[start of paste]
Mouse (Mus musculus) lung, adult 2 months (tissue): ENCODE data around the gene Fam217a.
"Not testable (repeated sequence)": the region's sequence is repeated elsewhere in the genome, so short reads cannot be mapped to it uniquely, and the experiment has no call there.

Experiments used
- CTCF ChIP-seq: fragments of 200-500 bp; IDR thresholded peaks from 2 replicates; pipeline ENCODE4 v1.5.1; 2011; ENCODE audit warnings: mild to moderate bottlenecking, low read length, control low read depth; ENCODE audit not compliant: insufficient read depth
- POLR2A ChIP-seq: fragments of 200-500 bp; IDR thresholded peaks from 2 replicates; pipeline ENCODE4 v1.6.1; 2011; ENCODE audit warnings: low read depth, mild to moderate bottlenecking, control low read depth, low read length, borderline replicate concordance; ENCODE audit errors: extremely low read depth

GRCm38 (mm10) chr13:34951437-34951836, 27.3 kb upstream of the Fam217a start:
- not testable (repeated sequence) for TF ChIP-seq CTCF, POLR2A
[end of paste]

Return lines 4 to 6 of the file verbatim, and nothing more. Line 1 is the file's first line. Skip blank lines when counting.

- CTCF ChIP-seq: fragments of 200-500 bp; IDR thresholded peaks from 2 replicates; pipeline ENCODE4 v1.5.1; 2011; ENCODE audit warnings: mild to moderate bottlenecking, low read length, control low read depth; ENCODE audit not compliant: insufficient read depth
- POLR2A ChIP-seq: fragments of 200-500 bp; IDR thresholded peaks from 2 replicates; pipeline ENCODE4 v1.6.1; 2011; ENCODE audit warnings: low read depth, mild to moderate bottlenecking, control low read depth, low read length, borderline replicate concordance; ENCODE audit errors: extremely low read depth

GRCm38 (mm10) chr13:34951437-34951836, 27.3 kb upstream of the Fam217a start: